Covid-19: Adopting a new method of teaching | Opinion
In these uncertain times, children need some semblance of normalcy. A school programme tailored to suit their needs could be something that they can look forward to. A silver lining in the dark cloud of the pandemic is that it has demystified and strengthened the need for research and evidenceUpdated: Jun 28, 2020 07:00 IST
June and July herald the new academic year in India. The sight of smiling children trooping into schools is a joy to behold. This year, however, the Covid-19 pandemic has led to prolonged school closures with millions of children forced to stay home. The closure has led to learning losses far greater than the usual “summer loss” and this is likely to continue, leading to chronic learning deficits during schooling and economic losses as these children become adults.
India already experiences a deeply-entrenched learning deficit (Annual Status of Education Report 2018 reports that less than one-third of children in class 3, and one-half of children in class 5, are able to read a class 2-level text), which the pandemic will exacerbate. Many states with low learning outcomes are also facing an influx of returning migrants, bringing with them children who now have to be enrolled in schools. These children may need more learning support as they cope with recent disruptions and need to acclimatise to the new learning environment.
As governments deliberate on school reopening, there is a clamour among policymakers to reduce the curriculum. While this is laudable, it is not a good enough response as this assumes that children are learning at the appropriate grade level and the only problem to address is the reduction in instruction time. However, children who have experienced learning losses in the past months need targeted interventions to help them gain and retain foundational skills.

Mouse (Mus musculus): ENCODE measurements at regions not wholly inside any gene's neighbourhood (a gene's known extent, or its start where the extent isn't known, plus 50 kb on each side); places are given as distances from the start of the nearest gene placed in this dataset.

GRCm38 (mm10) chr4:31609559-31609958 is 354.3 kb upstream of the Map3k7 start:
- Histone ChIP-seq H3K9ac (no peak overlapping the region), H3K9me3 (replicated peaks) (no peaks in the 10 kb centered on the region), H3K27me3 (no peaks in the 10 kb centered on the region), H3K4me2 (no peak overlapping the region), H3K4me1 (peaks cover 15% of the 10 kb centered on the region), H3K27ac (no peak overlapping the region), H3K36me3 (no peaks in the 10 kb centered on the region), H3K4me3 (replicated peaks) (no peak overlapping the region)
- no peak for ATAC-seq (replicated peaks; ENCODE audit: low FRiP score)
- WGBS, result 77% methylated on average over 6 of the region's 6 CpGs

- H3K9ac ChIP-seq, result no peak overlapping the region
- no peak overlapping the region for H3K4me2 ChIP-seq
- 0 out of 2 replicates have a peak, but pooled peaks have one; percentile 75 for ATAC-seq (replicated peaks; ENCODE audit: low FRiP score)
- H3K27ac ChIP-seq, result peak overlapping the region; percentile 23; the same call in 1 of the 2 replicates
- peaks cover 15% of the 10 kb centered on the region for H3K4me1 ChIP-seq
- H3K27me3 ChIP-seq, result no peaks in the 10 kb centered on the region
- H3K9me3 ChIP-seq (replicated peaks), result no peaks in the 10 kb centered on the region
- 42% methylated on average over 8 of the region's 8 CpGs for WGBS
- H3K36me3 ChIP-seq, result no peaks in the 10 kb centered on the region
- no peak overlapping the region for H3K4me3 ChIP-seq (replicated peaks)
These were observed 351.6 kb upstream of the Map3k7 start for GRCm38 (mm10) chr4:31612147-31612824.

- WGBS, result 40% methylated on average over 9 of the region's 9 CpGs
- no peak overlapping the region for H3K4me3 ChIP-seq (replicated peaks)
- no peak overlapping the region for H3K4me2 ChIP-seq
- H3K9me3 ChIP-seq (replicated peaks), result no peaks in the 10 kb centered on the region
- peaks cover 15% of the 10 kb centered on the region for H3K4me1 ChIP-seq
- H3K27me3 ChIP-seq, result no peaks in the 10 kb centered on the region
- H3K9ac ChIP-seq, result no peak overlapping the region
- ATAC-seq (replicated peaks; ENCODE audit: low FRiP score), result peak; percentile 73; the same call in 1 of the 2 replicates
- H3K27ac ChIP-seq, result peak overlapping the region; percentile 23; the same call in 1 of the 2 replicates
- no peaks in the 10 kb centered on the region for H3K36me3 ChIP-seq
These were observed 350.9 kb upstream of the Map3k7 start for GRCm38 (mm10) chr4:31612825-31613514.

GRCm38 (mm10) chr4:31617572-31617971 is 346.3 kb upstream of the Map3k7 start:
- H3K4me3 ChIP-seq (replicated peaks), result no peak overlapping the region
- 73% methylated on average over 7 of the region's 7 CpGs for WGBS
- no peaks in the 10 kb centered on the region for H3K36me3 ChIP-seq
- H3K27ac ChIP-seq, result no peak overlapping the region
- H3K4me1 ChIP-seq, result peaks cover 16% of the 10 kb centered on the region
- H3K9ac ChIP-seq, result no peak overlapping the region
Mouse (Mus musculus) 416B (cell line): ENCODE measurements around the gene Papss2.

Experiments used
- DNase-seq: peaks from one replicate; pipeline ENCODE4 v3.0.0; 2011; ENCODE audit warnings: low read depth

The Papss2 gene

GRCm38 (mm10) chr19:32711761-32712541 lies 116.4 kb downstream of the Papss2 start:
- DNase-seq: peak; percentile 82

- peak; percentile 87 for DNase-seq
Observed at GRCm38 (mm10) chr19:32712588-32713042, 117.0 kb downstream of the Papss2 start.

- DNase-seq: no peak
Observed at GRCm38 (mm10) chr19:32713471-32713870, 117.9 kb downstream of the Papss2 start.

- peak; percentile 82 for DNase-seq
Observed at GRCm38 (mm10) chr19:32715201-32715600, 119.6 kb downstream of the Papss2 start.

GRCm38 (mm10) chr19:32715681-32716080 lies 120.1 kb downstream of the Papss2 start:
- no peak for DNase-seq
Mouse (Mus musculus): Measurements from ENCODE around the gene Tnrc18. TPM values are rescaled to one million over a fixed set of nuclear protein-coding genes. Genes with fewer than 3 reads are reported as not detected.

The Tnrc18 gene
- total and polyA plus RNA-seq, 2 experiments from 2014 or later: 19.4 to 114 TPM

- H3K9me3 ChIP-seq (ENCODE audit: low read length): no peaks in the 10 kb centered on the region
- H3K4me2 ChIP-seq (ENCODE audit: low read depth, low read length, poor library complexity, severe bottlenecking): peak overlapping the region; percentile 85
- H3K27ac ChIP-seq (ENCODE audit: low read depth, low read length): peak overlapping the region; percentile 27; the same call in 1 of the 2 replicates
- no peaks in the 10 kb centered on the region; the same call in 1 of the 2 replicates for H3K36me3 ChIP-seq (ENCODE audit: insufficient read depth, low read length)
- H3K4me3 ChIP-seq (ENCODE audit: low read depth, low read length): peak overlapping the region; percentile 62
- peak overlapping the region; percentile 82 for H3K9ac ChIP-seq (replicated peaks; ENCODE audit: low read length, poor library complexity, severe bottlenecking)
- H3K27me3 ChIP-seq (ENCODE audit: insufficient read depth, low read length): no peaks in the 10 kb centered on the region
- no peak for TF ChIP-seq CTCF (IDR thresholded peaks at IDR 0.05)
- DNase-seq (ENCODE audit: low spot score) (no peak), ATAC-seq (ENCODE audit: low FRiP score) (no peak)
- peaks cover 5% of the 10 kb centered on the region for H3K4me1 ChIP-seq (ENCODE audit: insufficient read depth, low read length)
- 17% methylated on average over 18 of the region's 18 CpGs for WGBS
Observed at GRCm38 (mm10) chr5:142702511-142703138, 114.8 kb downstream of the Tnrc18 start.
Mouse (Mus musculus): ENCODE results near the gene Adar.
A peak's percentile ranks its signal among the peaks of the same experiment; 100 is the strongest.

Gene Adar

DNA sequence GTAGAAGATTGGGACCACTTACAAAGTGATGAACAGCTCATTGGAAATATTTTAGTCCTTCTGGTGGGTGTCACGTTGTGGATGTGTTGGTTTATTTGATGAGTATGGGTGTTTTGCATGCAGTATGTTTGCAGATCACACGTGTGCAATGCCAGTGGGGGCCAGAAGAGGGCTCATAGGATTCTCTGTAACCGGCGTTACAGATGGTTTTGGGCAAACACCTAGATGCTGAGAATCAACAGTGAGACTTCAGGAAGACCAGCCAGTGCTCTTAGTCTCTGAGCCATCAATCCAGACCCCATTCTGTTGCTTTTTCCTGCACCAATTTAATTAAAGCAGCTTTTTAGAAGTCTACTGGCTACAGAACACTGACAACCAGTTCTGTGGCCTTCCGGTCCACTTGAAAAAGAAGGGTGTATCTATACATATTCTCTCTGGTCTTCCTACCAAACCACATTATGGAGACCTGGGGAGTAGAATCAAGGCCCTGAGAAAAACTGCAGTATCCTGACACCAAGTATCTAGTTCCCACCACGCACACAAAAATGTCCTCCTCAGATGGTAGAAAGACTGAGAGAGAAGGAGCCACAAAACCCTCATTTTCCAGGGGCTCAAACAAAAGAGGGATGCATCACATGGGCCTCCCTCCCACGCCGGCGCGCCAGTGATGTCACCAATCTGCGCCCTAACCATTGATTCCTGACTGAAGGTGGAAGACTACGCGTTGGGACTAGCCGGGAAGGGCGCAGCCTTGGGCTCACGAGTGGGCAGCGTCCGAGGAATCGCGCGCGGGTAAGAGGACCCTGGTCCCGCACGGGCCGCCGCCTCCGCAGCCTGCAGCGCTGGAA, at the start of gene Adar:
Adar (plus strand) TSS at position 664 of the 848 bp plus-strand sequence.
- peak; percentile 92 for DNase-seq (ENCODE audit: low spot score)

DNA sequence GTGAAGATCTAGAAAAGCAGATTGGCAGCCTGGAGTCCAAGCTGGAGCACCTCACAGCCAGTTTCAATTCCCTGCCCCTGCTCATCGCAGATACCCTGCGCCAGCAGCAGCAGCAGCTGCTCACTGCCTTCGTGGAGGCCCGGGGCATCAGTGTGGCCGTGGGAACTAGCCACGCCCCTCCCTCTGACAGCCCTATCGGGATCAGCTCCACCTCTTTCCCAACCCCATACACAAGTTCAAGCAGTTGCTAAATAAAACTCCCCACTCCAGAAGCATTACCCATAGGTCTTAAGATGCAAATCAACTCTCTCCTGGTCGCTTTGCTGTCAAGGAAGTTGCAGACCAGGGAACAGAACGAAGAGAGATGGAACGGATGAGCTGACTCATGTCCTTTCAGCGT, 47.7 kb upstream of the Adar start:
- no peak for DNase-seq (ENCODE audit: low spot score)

One such intervention is Pratham’s Teaching at the Right Level programme. The idea behind the programme is deceptively simple — if children’s learning levels can be quickly and accurately assessed by the teacher, they can be grouped by level rather than by grade. Teachers can then provide instruction tailored to the students’ current learning levels. This will enable children to gain basic reading and arithmetic skills in a relatively short period of time.
Abhijit Banerjee and Esther Duflo led a team of J-PAL-affiliated researchers to evaluate versions of this programme. It has been found to be effective when delivered by volunteers in the community (Bihar) or by government teachers in schools as part of the school day (Haryana) or by Pratham staff supported by volunteers in an intensive short-duration camp programme (Uttar Pradesh). We found that almost twice as many children in class 3 to 5 exposed to the camp programme in Uttar Pradesh (UP) could read four-sentence texts, as compared to children who were not, bridging the gap between children in UP and Haryana, a state with significantly higher learning outcomes.
The camp model may also be much more adaptable to the current situation with its unique demands on social distancing, integrating migrant children, and the ever-present threat of localised, targeted lockdowns. For example, the duration and frequency of camps can be varied to suit local conditions. Migrants who have returned can be recruited as volunteers to assist teachers, and children can be brought into schools based on their current learning level in reading or arithmetic (so there would be fewer children but with more homogenous abilities) in order to promote both social distancing and focused attention from teachers.
In these uncertain times, children need some semblance of normalcy. A school programme tailored to suit their needs could be something that they can look forward to. A silver lining in the dark cloud of the pandemic is that it has demystified and strengthened the need for research and evidence. Isn’t it then fitting that we adopt a well-tested and proven programme to stem learning losses among children?